Every person you lead has three outputs that you should pay attention to: 1.  Gifting- Their talents.

2.  Availability- Their pre-determined level of availability, this can be their time, finances, energy, etc.

3.  Teachability- How they receive and apply the coaching they receive.

You can have a highly gifted team member who makes themselves available to do the work but never does the work correctly because they aren't teachable.

You can also have a teachable person who has a lot of gifts but never makes themselves available to do anything.

Or you can have a teachable person who is available to do the work, but they never discover their gifts so they burn out trying to do it like everyone else.

Great leaders identify the one output that holds a person back and confronts it.  Here are some things to remember though: 1. Gifting you can't control or add into a person.  2.  Availability will only change if there is a clear expectation.  If the expectation is not met, it's time to cut them lose.  3.  Only the proud aren't teachable and some times pride needs to fail before it will listen.

Great leaders pay attention to these details and learn how to make others better.

Leading for us...

...(or two sentences from my dad taught me more about leadership than I’ve learned in some years) Guest Post by Daniel Cummings (bio below)

A few years ago my dad, who is the greatest leader I’ve had the pleasure of knowing, retired from a 50 year long career in public education. He did amazing things in his career, including being named the 2005 Missouri Superintendent of the year, having a district building named after him, and gathering more awards and honors than he can fit in his home office (I’m not kidding he had to choose which to hang and which to store). During his last few weeks our family had the honor of attending awards ceremonies and city and state proclamations, it was a true honor to see the outpouring of love for him.

The greatest memory I have, and the biggest lesson learned wasn’t during his awards speeches but in a quiet moment during a car ride when it was just the two of us. Leaving yet another ceremony in his honor, and getting into his car in front of a community center that he helped lead the charge to have built I asked a simple question, “what achievement are you most proud of in your career?” Was it the new state of the art high school he’d opened just that year? The very community center we were sitting in front of? Maybe one of the plaques that hung on his wall. His answer was surprising and a perfect summation of the leader he is. He simply said, “That first bond (tax increase for schools) issue we passed during my first full year as superintendent. I knew that things were going to change after that.” That victory, while it was a smaller one, spoke volumes about what he believed and I learned a few lessons in those two sentences.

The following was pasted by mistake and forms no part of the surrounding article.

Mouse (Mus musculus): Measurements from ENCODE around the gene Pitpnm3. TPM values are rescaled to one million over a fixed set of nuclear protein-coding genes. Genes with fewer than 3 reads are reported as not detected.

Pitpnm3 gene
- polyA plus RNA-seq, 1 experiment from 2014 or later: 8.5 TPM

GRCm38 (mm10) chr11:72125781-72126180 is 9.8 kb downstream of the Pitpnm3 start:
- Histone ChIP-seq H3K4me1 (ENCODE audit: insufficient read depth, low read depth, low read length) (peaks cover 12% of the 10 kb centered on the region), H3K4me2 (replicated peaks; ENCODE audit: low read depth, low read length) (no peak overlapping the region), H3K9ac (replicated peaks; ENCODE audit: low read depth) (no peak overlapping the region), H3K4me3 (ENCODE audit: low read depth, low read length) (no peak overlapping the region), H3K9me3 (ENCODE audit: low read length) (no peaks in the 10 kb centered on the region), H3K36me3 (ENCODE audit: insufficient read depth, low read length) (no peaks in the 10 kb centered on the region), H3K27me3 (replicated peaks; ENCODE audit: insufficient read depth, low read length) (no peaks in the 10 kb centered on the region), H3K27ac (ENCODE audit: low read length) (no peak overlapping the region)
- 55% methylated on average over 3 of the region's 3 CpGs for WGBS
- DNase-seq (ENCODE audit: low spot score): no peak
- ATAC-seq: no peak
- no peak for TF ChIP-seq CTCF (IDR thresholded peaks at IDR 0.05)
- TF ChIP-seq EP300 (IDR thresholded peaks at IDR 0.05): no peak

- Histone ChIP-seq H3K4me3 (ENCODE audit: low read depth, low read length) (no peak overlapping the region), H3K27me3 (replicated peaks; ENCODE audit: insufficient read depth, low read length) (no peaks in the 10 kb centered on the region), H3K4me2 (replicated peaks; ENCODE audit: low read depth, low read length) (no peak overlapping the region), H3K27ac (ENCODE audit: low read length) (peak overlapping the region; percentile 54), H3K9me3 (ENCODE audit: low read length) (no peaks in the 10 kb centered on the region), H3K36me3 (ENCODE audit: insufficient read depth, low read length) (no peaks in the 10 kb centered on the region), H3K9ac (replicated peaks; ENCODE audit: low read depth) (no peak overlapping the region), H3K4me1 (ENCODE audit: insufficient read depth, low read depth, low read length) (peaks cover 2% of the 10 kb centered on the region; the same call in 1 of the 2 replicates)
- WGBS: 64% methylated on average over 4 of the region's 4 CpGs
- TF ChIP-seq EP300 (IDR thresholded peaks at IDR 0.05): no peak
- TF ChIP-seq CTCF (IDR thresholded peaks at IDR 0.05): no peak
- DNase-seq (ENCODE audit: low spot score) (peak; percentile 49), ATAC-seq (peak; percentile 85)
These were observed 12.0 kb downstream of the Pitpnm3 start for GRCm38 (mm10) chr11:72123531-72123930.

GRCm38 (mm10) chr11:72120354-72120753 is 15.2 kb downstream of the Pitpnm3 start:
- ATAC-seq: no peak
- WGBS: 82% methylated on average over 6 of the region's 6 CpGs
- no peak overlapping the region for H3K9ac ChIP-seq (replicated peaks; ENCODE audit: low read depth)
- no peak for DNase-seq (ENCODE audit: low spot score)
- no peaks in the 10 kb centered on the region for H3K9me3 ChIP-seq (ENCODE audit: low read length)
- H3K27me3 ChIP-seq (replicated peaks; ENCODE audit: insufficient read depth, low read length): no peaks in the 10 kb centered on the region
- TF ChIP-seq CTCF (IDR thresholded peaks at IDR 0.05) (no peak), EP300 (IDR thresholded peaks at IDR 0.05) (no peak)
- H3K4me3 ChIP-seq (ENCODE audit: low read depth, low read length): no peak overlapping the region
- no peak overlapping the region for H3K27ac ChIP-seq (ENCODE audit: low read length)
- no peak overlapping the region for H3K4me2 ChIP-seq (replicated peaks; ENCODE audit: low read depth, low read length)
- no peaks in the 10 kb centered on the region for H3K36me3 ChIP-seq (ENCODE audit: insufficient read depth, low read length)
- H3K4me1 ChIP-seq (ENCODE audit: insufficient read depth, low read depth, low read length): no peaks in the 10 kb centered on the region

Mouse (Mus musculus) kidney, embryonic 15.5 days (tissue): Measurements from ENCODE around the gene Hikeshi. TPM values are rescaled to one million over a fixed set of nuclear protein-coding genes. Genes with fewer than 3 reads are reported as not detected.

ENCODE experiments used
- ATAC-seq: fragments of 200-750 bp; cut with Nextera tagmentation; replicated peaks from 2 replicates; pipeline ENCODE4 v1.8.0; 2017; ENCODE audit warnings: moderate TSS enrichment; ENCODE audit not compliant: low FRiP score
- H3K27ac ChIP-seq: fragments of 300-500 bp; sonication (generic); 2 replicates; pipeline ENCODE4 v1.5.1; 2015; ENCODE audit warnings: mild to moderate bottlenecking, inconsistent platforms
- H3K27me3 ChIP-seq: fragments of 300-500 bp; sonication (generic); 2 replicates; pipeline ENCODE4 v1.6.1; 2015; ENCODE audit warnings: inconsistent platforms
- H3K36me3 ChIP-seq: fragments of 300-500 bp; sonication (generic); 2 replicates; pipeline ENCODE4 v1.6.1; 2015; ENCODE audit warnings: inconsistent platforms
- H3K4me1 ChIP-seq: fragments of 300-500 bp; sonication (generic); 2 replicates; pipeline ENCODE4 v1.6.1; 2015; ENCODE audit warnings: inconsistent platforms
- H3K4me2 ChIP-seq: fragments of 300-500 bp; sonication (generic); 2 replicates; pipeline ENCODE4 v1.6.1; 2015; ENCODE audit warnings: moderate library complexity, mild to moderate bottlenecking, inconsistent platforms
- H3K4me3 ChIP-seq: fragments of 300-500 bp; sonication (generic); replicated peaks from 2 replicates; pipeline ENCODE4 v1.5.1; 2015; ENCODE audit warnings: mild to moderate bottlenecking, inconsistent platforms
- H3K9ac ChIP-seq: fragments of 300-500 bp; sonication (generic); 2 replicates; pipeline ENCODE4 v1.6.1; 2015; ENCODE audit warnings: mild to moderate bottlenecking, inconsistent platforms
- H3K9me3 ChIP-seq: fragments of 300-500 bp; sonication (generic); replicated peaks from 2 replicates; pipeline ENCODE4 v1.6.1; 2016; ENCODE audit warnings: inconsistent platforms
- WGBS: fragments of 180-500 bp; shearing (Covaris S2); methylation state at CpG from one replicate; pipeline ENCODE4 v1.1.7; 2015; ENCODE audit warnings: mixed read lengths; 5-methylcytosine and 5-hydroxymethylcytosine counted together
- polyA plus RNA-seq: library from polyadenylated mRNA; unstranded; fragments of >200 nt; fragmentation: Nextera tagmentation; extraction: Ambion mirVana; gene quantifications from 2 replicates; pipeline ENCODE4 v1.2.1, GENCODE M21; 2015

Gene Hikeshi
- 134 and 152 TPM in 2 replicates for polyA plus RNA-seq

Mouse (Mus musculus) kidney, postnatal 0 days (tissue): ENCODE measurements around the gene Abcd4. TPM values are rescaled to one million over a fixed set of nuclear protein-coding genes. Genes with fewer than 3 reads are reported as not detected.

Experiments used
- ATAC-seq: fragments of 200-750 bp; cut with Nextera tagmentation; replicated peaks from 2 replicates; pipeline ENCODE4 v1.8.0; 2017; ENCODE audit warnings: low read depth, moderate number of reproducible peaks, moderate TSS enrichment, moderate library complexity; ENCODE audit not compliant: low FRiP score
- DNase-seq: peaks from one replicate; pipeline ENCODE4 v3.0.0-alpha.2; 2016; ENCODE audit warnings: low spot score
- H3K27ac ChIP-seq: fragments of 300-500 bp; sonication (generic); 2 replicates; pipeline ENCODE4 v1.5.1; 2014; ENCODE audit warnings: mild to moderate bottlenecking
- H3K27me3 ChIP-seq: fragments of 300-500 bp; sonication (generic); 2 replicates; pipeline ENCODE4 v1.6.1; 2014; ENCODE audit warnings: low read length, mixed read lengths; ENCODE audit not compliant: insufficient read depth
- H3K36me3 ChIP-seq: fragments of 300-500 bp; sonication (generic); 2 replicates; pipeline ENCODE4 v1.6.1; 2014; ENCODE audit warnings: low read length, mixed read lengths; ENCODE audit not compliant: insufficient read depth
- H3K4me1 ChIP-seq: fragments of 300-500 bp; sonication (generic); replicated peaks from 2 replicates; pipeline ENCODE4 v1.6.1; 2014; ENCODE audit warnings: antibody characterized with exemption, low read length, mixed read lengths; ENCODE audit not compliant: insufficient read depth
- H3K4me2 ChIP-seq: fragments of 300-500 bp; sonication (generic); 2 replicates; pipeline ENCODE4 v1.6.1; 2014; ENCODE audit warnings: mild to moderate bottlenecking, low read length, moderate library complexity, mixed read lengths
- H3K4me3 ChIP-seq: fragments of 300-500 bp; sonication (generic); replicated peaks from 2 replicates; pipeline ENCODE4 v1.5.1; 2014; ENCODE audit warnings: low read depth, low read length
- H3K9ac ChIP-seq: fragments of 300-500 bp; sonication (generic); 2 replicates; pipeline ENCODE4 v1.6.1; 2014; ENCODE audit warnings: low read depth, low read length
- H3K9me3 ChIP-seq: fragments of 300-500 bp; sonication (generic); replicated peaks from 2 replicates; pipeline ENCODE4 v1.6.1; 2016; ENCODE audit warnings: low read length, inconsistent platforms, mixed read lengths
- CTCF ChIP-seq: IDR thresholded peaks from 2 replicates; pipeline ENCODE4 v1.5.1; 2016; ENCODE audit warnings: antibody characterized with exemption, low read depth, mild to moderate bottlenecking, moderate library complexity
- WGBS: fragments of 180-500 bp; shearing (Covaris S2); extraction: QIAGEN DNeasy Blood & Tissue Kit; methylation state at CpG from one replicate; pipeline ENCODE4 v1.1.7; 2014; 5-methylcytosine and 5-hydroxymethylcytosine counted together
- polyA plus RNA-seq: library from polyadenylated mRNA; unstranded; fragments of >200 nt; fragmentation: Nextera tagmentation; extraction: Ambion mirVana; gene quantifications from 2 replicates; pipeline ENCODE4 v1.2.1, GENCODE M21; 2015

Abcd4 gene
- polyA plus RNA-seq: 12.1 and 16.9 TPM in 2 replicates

1. True leadership isn’t about me, it’s about us – Anytime my dad was given an award he always thanked the community, school board, and the staff of the school district and he meant it. He worked to make the lives of students better and provide meaningful interactions between schools and the community. He gave himself to the collective “we” of the district and worked to help make others successful.
  2. Success creates longevity- the average school superintendent has the job for 3 years, with all of its demands. My dad held the position for almost 15 in part by relishing is the success of the not only himself but the district and others. When a school did well, he celebrated with them. When an improvement issue was voted on and passed, he celebrated. When the transportation department had their yearly banquet you better believe he was there. When you celebrate other’s success you relive your own and gather, often, much needed encouragement to keep going.
  3. Values guide behavior – You can only fake it for so long, in the end what you truly want and believe guides what you do. In my dad’s case he was about creating the best environment possible for students to learn and grow. He understood that when schools grow, people grow, and communities grow. He dedicated his life to helping this happen and believed it at his core and it guided what he did.


I could write for days about the leadership lessons I’ve learned and continue to learn from my dad, as I gained these from one brief conversation. He inspires me to be a better leader and person and I hope what I have shared can do the same for you.

Daniel Cummings is a Brand Manager for Baldwin Denim in Kansas City.  Daniel's father, Tom Cummings, was the superintendent of the North Kansas City School District.  You can follow Daniel on Twitter.